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Vietnam Joined The Ban On Disarmies And Began To Restrict Imports In Mid June
- Jun 05, 2018 -

Since the ban on import of foreign waste, TanCang-CaiMepInternationalTerminal (TanCang-CaiMepInternationalTerminal, TCIT) and TanCang-CatLaiTerminal (CatLai) in Xingang, Vietnam, are almost drowned by foreign waste, causing congestion in the port area. Based on this, Vietnam decided to suspend imports of waste plastics in mid June, while limiting the import of waste paper.




According to statistics, in the 1 quarter of this year, American traders exported about 157 thousand tons of waste paper to Vietnam, an increase of 203.51% over 2017. In order to prevent entry of foreign garbage, Vietnam began to conduct 100% checks on waste paper and waste plastics.




According to Lloyd 'sLoadingList, a letter from the Lloyd' sLoadingList, Vietnam, wrote that these restrictions were aimed at maintaining the quality of the port service and improving the import and export business of the enterprise.




The letter continued that since 2018, the Vietnamese container terminal had handled thousands of foreign refuse containers, which led to the "insufficient supply" of Kailai port, while the congestion of the port of Kailai led to more than 1000 containers left at the jams international port.




The company said the port congestion not only has a negative impact on the operation and business of the wharf, but also affects the interests of the ship company and its customers.




Therefore, after June 15th, if the container ship is to discharge the cargo at TCIT or TCTT wharf, it is required to provide a valid license and a written promise of the date of delivery before the ship arrives at the port, otherwise the cargo will not be allowed to be unloaded.




From June 25th to October 15th, the Jay international pier in Xingang, Vietnam, has stopped accepting containers of waste plastic from other ports, but the port will continue to receive imported containers of waste paper if the customer can provide an effective import license and a written commitment to the date of the delivery.




At present, there is no room for importing materials in Vietnam port. At the same time, because of China's prohibition of foreign waste imports, a large amount of foreign waste is transported to the main port of Vietnam, which has caused a lot of delay in the wharf. The above measures to suspend the import of waste plastics coincide with the current situation of the port area. It is reported that the shipping company has begun to talk with its customers about the change of Vietnam port.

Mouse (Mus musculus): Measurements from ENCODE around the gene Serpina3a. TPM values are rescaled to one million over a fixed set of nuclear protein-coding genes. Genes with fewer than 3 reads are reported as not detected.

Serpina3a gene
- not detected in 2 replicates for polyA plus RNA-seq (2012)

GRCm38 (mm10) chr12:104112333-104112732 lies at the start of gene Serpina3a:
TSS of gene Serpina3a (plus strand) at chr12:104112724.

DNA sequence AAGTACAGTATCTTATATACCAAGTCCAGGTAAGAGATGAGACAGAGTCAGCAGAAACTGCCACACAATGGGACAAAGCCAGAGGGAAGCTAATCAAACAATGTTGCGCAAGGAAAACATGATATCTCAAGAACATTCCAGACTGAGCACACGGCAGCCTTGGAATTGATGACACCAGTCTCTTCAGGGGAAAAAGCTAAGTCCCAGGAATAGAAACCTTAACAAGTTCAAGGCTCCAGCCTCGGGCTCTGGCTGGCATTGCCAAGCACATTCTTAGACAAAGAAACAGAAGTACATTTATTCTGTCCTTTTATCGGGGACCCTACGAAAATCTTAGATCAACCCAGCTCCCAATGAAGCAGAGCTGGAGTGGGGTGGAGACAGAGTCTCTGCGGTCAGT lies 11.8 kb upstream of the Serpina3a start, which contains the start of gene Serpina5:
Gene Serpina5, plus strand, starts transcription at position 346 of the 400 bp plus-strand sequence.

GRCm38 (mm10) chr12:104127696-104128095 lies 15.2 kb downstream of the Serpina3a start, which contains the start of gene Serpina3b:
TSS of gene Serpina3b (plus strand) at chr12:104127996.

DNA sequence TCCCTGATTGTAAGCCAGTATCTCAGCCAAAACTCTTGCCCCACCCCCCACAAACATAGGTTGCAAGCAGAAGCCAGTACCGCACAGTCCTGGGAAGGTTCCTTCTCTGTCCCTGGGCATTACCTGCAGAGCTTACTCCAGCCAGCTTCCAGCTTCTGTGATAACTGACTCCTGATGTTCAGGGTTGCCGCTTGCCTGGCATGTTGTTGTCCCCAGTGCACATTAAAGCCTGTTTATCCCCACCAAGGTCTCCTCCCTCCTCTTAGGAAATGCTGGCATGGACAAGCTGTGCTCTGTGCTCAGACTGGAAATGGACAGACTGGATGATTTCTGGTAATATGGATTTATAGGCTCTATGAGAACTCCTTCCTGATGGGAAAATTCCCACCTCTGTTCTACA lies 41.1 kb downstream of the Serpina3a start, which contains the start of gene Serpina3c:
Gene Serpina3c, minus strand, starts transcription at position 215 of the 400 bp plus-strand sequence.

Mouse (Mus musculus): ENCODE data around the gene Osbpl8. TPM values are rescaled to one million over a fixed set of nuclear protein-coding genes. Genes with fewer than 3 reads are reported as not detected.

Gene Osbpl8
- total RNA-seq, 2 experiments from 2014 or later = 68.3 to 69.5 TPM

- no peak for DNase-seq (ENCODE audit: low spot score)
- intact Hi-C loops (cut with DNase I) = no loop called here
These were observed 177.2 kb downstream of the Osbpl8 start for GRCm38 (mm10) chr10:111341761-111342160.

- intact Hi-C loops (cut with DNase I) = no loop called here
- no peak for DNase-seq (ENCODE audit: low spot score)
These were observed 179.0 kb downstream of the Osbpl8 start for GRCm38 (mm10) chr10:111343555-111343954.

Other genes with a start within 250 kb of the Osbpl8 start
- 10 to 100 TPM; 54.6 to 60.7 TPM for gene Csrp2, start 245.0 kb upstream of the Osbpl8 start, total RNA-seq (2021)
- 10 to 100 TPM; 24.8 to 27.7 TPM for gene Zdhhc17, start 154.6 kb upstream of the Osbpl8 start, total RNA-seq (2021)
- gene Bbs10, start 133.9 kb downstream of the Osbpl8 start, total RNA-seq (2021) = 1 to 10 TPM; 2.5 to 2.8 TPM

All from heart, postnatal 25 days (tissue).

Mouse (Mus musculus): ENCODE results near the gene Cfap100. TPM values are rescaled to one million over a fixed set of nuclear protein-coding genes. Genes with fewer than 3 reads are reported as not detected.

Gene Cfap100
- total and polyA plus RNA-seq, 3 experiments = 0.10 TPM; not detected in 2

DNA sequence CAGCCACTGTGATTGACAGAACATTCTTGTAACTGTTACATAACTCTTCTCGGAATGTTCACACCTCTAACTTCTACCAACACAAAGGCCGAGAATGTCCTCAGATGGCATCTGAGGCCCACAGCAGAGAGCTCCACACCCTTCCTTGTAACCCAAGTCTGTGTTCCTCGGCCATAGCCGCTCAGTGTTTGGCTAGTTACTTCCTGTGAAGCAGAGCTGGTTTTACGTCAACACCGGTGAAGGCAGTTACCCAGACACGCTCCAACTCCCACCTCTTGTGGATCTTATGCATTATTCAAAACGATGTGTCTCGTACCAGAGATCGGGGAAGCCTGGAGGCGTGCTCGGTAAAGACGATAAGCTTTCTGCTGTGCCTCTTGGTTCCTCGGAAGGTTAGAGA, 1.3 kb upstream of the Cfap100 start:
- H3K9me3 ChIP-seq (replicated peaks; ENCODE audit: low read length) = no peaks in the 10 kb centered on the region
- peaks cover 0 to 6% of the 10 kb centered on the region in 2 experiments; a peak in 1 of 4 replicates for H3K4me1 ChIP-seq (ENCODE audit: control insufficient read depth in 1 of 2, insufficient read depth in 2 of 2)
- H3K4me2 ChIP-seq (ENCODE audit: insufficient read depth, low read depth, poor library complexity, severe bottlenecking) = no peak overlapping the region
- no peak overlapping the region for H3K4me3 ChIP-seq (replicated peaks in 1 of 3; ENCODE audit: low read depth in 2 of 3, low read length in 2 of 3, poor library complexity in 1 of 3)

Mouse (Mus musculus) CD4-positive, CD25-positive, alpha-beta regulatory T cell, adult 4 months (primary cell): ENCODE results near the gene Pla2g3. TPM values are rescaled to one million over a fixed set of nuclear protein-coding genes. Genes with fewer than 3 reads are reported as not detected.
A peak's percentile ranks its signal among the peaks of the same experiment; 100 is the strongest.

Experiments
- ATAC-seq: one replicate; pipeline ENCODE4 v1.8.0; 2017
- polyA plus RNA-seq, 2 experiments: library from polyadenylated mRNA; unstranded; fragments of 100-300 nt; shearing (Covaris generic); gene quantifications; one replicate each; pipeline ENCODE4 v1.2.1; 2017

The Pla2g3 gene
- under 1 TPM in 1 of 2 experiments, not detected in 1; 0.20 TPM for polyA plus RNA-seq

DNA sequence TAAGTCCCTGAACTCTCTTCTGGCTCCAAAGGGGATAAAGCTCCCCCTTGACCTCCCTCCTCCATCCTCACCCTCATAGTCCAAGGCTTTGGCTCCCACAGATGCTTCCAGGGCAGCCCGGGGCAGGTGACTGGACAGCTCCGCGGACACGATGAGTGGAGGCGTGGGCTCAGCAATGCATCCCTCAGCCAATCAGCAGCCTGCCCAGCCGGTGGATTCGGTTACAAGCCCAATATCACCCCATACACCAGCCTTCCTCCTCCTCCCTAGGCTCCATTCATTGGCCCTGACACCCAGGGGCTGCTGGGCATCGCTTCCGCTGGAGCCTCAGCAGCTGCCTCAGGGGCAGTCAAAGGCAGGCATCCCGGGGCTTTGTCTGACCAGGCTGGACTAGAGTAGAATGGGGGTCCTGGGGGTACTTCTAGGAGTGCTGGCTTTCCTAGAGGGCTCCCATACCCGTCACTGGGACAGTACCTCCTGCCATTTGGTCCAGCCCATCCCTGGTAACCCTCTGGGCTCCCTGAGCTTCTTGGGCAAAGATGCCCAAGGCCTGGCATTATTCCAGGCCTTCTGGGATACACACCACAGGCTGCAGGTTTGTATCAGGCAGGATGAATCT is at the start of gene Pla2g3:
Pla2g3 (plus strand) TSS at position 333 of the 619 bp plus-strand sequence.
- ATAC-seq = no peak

He said: "after the notification of the port of Kailai and the quay in Vietnam, he will take the following measures to deal with the waste plastic and paper imports from the port of Hu Zhiming. Since June 1st, the container unloading the port will not be barred to Kailai port. The shipper must complete all necessary procedures to ensure that it can be delivered at TCIT, TCTT or TanCang-HiepPhuoc port. That is to say, only the container that meets the response conditions can unload at port Kailai, that is, to provide an effective license and a written promise of the date of delivery before the ship is in port. If the above two conditions are not met, the container will be transported directly to the port of Mumei to discharge the goods and the customers must clear the containers directly at the TCIT or TCTT ports. "




Since June 15th, containers for unloading at TCIT and TCTT ports also need to meet the above two conditions; from June 10th to September 30th, waste plastics are suspended in Kailai port; June 25th to October 15th, waste plastics are suspended at TCIT and TCTT port; whether the future plastic waste is accepted depends on the relevant ports. Check.




It is reported that since July 2017, China has announced to the world that it will no longer accept 24 kinds of imported solid waste, such as waste plastic, waste paper, waste slag, abandoned textiles, waste slag and so on. Over the past 20 years, about half of the world's recyclables have been shipped to China. As the January 2018 ban came into force, the foreign solid waste, commonly known as "Ocean Garbage", had to "seek another way out", leading to a large amount of foreign waste transferred to other countries.